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This photo was after the move to the second commune and was taken before leaving for the People's Revolutionary March in Concord, Massachusetts. We weren't marching against the Vets. We were marching to bring our boys home. Ford was now in office and would be in Concord the next day. The night before the confrontation with Ford, we camped,thousands of us--the six of us lying like sardines sideways in a two man tent. There was a big concert in the hills that night, too. Phil Ochs sang 'I'm Not Marching Anymore', one of his last concerts before his tragic suicide. Other singers I no longer remember. I'm not in this photo. The man to the far right was the love of my lifetime(or so I thought at the time) and commune mate for 3 1/2 years before we left on our boat trip.
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In the communal main living area with friends in for a meal. Two were Psychology Interns from the VA where I worked outside of Boston. The woman with blonde hair pulled back was the intern I supervised, now in private practice outside of Boston. This was Mexican meal night. We all chipped in with the cooking and created a feast. I took the photo.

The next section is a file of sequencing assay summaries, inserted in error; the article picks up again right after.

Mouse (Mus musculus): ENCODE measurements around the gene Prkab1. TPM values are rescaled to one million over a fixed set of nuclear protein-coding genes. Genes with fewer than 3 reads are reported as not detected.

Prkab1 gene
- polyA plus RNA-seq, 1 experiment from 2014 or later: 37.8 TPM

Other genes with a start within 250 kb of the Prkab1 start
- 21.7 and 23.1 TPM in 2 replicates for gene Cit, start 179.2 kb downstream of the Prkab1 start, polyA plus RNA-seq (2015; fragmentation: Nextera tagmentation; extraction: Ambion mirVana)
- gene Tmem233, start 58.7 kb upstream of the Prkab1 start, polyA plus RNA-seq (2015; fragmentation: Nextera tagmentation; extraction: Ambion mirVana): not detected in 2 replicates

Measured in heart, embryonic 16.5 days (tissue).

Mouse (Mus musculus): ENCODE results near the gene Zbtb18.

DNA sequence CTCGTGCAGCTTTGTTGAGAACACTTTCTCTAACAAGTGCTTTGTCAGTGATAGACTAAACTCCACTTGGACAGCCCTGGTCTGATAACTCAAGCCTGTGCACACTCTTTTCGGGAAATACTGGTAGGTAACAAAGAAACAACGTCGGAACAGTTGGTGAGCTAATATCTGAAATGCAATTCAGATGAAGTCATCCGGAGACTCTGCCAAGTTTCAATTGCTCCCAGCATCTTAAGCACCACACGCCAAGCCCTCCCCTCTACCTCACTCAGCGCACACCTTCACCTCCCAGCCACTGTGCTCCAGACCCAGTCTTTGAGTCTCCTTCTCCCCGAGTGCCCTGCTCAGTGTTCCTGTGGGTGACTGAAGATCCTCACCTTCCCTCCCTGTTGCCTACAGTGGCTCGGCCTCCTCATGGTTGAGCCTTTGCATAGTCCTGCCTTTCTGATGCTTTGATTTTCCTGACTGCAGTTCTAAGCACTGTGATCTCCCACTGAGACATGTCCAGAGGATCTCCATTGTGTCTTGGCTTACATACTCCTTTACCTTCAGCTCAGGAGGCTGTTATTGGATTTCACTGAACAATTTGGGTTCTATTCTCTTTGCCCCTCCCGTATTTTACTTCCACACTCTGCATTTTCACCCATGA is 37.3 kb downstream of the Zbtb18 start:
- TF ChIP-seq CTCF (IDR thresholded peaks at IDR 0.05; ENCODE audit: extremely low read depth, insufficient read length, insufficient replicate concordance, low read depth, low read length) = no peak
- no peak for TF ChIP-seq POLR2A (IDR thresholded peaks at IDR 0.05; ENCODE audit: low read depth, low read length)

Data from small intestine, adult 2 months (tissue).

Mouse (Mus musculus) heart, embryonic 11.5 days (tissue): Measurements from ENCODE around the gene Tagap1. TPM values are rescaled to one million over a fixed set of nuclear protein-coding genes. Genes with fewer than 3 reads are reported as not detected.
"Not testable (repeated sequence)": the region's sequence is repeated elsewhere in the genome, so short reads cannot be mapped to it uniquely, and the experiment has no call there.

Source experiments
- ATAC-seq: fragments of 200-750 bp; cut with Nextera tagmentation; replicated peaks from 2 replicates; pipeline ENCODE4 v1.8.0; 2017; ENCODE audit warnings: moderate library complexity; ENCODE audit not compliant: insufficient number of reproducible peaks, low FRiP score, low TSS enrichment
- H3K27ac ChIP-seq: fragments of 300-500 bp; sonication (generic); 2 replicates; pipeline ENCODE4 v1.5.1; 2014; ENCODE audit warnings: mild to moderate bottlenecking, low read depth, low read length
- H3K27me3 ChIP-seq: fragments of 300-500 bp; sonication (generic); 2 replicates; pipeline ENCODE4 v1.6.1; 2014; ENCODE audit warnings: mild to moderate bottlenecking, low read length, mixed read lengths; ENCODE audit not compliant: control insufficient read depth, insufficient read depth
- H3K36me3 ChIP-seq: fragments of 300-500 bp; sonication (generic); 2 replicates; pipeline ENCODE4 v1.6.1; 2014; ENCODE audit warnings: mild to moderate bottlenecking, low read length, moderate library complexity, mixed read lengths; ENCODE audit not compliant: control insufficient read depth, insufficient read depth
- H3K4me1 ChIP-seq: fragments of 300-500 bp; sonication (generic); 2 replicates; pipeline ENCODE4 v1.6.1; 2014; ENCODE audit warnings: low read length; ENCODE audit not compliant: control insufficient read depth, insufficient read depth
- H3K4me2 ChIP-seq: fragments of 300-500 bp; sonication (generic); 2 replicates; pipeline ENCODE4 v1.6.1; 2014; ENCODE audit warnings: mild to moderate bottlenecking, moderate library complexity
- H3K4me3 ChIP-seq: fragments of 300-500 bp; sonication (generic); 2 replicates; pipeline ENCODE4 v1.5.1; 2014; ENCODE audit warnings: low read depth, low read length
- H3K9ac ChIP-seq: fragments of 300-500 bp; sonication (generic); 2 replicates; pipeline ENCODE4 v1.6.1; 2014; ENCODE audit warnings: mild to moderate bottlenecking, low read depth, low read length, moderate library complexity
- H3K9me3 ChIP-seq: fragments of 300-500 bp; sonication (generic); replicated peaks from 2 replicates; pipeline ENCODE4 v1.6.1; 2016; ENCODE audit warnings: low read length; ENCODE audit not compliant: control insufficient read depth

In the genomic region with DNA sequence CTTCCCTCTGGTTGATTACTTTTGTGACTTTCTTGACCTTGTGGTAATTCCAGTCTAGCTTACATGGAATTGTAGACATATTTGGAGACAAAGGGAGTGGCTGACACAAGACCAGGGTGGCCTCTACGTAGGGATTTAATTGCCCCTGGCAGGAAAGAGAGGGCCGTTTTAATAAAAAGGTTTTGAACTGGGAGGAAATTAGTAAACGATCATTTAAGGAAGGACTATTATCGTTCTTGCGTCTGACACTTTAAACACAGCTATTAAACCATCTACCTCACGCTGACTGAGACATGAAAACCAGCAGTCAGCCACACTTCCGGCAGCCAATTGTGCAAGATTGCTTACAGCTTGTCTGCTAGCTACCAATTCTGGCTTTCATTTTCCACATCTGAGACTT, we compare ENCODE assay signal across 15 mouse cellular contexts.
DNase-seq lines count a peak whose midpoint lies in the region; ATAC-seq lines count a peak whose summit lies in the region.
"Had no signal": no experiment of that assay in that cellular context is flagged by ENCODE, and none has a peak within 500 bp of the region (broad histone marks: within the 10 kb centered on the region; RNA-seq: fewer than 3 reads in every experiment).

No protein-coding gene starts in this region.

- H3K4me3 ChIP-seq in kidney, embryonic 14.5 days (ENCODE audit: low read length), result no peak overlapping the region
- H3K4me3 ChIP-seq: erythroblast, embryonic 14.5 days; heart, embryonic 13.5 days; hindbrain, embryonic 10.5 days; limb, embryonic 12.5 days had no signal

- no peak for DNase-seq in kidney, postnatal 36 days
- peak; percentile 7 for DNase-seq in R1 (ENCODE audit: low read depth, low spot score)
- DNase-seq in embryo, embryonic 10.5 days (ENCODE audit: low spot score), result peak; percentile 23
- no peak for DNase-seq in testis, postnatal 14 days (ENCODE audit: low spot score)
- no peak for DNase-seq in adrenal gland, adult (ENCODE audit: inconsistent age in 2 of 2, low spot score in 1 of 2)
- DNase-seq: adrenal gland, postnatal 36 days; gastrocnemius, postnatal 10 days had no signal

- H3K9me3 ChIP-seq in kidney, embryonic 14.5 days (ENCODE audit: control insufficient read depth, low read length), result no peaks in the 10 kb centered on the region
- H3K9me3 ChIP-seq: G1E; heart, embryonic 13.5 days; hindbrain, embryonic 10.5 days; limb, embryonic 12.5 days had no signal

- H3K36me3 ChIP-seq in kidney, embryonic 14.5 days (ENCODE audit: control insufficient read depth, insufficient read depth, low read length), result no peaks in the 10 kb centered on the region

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Two other commune mates, Eva and Vortek. We'd taken our 22 foot sailboat out to one of the islands off of Boston Harbor. That's Boston in the background. Eva had escaped Poland right before the Communist takeover, leaving behind the man she was in love with. He was one of the Resistance leaders and couldn't leave. Vortek was in love with Eva and so he escaped and came to be with her while she was still living in Manhatten. They eventually grew to love each other, but I was always convinced her heart still belonged to the man in Poland. Eva was going for her graduate degree at Harvard and Vortek worked as a foreign car repairman.